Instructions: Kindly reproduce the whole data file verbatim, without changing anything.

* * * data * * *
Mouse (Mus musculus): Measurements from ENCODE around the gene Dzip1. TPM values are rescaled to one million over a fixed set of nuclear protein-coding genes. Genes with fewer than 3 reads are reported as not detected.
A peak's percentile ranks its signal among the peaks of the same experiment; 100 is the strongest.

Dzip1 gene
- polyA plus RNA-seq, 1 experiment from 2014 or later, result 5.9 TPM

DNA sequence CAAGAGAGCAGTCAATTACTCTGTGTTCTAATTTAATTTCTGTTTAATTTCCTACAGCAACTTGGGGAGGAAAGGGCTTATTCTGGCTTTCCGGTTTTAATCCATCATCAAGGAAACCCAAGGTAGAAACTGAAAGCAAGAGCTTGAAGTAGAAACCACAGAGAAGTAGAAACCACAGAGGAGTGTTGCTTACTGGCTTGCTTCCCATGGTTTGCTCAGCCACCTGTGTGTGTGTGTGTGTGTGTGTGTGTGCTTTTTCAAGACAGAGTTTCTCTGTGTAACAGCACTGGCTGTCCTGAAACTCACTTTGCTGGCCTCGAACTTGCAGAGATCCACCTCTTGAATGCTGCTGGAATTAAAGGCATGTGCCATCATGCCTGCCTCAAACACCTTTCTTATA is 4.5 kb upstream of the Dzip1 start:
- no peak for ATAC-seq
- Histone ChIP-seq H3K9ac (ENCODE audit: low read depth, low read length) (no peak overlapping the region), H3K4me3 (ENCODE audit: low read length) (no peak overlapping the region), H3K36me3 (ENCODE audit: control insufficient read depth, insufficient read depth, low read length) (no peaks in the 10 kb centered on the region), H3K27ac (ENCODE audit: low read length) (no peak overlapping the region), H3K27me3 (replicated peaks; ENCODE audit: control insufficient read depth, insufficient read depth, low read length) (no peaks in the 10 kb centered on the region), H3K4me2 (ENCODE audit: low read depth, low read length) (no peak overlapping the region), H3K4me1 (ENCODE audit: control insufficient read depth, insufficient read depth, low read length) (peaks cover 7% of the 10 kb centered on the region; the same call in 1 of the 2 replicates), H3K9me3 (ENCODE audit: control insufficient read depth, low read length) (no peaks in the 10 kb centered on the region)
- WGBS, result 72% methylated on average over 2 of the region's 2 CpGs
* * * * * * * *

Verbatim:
Mouse (Mus musculus): Measurements from ENCODE around the gene Dzip1. TPM values are rescaled to one million over a fixed set of nuclear protein-coding genes. Genes with fewer than 3 reads are reported as not detected.
A peak's percentile ranks its signal among the peaks of the same experiment; 100 is the strongest.

Dzip1 gene
- polyA plus RNA-seq, 1 experiment from 2014 or later, result 5.9 TPM

DNA sequence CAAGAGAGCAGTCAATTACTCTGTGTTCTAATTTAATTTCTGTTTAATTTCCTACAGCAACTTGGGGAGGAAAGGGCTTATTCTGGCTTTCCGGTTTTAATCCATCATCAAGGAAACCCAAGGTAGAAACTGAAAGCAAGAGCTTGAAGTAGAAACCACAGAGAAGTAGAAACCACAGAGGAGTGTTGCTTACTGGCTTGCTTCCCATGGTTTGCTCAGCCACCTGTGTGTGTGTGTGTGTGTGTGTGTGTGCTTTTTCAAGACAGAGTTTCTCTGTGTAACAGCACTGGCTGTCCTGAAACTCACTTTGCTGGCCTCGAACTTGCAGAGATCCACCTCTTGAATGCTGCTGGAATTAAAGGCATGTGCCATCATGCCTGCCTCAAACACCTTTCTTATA is 4.5 kb upstream of the Dzip1 start:
- no peak for ATAC-seq
- Histone ChIP-seq H3K9ac (ENCODE audit: low read depth, low read length) (no peak overlapping the region), H3K4me3 (ENCODE audit: low read length) (no peak overlapping the region), H3K36me3 (ENCODE audit: control insufficient read depth, insufficient read depth, low read length) (no peaks in the 10 kb centered on the region), H3K27ac (ENCODE audit: low read length) (no peak overlapping the region), H3K27me3 (replicated peaks; ENCODE audit: control insufficient read depth, insufficient read depth, low read length) (no peaks in the 10 kb centered on the region), H3K4me2 (ENCODE audit: low read depth, low read length) (no peak overlapping the region), H3K4me1 (ENCODE audit: control insufficient read depth, insufficient read depth, low read length) (peaks cover 7% of the 10 kb centered on the region; the same call in 1 of the 2 replicates), H3K9me3 (ENCODE audit: control insufficient read depth, low read length) (no peaks in the 10 kb centered on the region)
- WGBS, result 72% methylated on average over 2 of the region's 2 CpGs